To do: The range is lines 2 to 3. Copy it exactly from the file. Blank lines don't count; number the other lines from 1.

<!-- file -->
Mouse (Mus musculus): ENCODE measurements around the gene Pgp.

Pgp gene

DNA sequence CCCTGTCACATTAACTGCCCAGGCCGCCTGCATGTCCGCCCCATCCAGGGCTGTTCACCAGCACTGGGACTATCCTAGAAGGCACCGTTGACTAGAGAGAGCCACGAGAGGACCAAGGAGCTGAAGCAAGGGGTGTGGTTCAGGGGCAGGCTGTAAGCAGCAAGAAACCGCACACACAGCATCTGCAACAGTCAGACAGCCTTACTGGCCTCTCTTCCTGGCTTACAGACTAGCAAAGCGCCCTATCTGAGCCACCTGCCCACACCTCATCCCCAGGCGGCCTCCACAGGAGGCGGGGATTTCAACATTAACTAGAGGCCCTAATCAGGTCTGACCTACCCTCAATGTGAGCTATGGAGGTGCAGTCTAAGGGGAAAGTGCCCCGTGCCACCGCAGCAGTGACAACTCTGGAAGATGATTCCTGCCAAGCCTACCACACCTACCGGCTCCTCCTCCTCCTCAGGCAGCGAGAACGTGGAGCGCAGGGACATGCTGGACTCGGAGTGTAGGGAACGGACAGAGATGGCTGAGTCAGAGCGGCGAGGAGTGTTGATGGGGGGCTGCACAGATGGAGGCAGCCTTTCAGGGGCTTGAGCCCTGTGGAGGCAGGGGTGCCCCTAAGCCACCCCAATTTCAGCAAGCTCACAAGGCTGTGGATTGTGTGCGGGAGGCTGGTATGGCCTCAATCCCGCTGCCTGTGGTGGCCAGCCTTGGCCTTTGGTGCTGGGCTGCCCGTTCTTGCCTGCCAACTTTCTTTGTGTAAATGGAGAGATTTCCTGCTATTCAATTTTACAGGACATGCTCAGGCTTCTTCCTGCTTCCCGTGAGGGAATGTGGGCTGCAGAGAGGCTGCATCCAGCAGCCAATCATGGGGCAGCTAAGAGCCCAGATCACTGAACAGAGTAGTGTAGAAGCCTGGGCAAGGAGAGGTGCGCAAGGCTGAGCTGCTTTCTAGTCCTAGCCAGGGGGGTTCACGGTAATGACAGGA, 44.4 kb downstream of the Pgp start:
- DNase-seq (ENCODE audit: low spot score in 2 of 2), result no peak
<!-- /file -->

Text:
Pgp gene

DNA sequence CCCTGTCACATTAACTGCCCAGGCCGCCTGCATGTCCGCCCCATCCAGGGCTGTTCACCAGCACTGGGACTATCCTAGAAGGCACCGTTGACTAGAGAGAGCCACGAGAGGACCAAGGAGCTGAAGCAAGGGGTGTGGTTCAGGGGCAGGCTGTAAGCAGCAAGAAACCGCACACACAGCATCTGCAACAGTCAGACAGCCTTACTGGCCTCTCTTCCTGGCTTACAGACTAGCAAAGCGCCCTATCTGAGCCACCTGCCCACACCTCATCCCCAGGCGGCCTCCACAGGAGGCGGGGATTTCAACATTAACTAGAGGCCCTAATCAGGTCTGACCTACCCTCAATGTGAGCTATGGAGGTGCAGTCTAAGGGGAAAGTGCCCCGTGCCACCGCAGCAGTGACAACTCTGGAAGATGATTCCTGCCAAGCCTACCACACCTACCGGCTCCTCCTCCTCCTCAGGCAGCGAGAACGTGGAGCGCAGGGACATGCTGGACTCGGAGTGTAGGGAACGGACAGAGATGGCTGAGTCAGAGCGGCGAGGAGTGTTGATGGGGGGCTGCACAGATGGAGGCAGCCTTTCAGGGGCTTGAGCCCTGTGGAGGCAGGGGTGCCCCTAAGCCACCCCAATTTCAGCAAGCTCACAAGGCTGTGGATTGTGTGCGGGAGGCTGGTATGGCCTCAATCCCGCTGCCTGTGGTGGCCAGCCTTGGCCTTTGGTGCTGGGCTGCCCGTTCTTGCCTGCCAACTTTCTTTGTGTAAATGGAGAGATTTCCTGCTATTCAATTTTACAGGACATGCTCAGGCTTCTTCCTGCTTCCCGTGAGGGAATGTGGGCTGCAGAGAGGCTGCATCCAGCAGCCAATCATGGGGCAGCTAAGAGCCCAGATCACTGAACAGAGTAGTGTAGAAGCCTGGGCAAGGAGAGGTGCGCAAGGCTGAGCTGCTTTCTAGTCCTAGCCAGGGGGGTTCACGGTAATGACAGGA, 44.4 kb downstream of the Pgp start: